Stock Market Poetry

What can we, as active participants learn from one of poetry's greatest minds?

The Dow Jones Industrial Average was first introduced on May 26, 1896 by two financial reporters, Charles Dow and Edward Jones. The index tracked the 12 largest companies and gave their readers a gauge of the overall health of the U.S. Stock Market. Four years prior to the publication of the DJIA, the world lost one of its most influential poets, Lord Alfred Tennyson. What can Tennyson’s words teach us about stocks? Well for starters, I do not believe Tennyson would be a believer in a primary component of Dow Theory; that being price discounts everything.

“For words, like Nature, half reveal
     And half conceal the Soul within.”

Dow theorists believe that the market discounts every known bit of information. This includes expectations, to the point that they are predictive of events. I believe Tennyson would argue that the averages only provide a mere outline of all known information, and that Industry’s true condition lies deeper than what the averages reflect through price. With that being said, I think Tennyson would be all for the concept of irrational exuberance; that being investor enthusiasm (whether supported by fundamentals or not) can melt up assets prices to levels where price contraction can become very steep and quite dangerous. I find that the below quote fits extremely well with irrational participant behavior..

“Theirs not to reason why, theirs but to do and die."

October 6th marks the 127th anniversary of Lord Alfred Tennyson’s death, and even though I’m a poesy nerd, I think everyone could benefit from reading his works. From the hopeless romantic to the dark depressive - Tennyson’s words truly stretch across time and can be applied to any industry.

“Knowledge comes, but Wisdom lingers.”

As Q3 comes to a close, I think it’s appropriate to cut the dead weight in our portfolios. The current news cycle (both economic and political) can add increased stress to investors. We are certainly in an age of information overload, but what percentage of this information are we actually retaining? What percentage should we even be paying attention too? I think it’s important we ask ourselves this as we continue down the final stretch of 2019.

“To strive, to seek, to find, and not to yield.”

Did someone say yield? Well, Value and High Dividend Yielding stocks are outperforming Growth and High Beta stocks from a QTD perspective. Low Volatility continues to outperform, primarily due to Utilities names establishing new highs.

“Let the great world spin for ever down
the ringing grooves of change.”

Our Risk on / Risk off gauge of Consumer Discretionary (XLY) vs. Consumer Staples (XLP) failed to make a new high, as the ratio remains in a downtrend poising itself for a retest of the 1.92 level.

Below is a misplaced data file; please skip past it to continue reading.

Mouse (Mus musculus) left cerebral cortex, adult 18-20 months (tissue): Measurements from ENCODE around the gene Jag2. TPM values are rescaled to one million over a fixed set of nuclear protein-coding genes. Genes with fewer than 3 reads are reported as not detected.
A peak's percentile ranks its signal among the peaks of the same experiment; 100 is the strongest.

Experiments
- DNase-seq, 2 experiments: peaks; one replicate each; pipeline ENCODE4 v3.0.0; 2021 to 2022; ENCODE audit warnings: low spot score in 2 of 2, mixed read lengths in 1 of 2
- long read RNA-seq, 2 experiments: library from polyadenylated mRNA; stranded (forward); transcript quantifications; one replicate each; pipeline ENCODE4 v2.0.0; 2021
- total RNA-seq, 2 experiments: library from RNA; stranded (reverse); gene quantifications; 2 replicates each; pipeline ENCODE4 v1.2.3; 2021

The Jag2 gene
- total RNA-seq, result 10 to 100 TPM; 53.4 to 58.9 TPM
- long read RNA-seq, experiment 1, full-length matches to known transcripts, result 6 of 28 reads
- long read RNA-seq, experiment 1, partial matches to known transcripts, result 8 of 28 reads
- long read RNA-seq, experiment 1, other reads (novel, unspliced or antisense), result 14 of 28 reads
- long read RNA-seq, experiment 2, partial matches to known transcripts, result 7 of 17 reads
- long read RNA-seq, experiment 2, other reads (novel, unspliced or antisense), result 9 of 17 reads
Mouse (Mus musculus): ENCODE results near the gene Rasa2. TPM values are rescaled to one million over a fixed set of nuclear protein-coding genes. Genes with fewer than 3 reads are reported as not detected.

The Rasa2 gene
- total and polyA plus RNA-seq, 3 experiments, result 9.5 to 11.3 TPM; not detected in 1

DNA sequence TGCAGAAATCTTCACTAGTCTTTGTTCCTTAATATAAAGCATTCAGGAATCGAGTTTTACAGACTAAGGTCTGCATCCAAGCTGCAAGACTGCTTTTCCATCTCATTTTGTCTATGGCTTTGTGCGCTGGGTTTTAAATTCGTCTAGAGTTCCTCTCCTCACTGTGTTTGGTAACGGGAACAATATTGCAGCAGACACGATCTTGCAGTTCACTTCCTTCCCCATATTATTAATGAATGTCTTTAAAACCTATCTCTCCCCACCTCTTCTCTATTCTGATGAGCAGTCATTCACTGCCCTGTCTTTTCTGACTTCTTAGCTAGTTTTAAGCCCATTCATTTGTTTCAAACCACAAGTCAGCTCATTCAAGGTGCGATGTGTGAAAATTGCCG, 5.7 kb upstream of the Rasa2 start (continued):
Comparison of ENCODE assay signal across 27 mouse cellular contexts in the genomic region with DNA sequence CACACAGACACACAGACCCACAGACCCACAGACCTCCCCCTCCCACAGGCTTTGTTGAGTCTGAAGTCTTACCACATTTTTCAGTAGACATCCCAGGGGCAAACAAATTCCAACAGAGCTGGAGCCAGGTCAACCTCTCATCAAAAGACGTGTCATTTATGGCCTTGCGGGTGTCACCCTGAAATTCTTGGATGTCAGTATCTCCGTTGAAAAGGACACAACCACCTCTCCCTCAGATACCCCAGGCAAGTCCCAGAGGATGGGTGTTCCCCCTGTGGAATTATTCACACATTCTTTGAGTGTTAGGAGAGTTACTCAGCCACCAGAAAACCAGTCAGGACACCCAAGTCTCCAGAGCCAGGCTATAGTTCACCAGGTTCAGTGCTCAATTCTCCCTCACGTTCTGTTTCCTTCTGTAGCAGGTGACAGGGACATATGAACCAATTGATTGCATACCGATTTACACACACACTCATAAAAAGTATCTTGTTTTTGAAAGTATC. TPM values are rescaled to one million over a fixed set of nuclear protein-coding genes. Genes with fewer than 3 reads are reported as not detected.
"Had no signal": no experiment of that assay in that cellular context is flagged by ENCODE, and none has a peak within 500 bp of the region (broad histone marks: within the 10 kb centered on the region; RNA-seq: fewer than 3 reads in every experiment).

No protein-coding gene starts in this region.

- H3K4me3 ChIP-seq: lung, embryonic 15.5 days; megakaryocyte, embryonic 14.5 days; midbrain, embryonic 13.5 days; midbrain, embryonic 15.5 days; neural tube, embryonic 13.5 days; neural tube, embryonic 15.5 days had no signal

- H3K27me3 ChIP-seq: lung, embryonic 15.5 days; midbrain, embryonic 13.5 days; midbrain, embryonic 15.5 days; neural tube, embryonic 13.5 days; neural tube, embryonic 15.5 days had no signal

Economic data was interpreted mixed this month, as the U-Mich Consumer Sentiment Index rebounded in September to 93.2 from a disappointing August (89.8). But the index fell -7.4% from last September’s reading of 100.1. Business Confidence can also be interpreted as waning, but these indicators are giving no clear signal as of yet.

Housing data this past week reflected a robust housing market with New Home Sales increasing +7.1% from the prior month to a seasonally-adjusted annual rate of 713,000 units. With the drop in mortgage rates, housing data is beginning to show signs of increased longevity.

We’ve seen this data be reflected in ETFs such as $ITB US Home Construction and $XHB S&P Home-builders. Both establishing new highs in late August and early September.

“Love is the only gold.”

Gold prices continued to outperform the broad market, but are coming into some resistance at ~$1,550 per ounce. The 14 period weekly RSI remains overbought ( > 70). Silver outperformed Gold in Q3, which is bullish for metals overall, but The Silver vs. Gold ratio is at a unique position. It would be encouraging to see Gold’s cohort continue to outperform in Q4.

With all the headlines as of late, we cannot forget we are only 2.3% away from all-time highs in the S&P 500. We may have witnessed rotation out of growth stocks and into higher dividend paying equities, but this isn’t something that happens overnight. We saw similar factor changes back in November preceding the December sell-off. If you were to begin betting High-Dividend stocks in December 2018, you missed quite the V-shaped recovery to start the year.

As I conclude this newsletter I’d like to leave you with a few words of wisdom from Lord Tennyson.

“No man ever got very high by pulling other people down. The intelligent merchant does not knock his competitors. The sensible worker does not work those who work with him. Don't knock your friends. Don't knock your enemies. Don't knock yourself.”

See you in Q4!!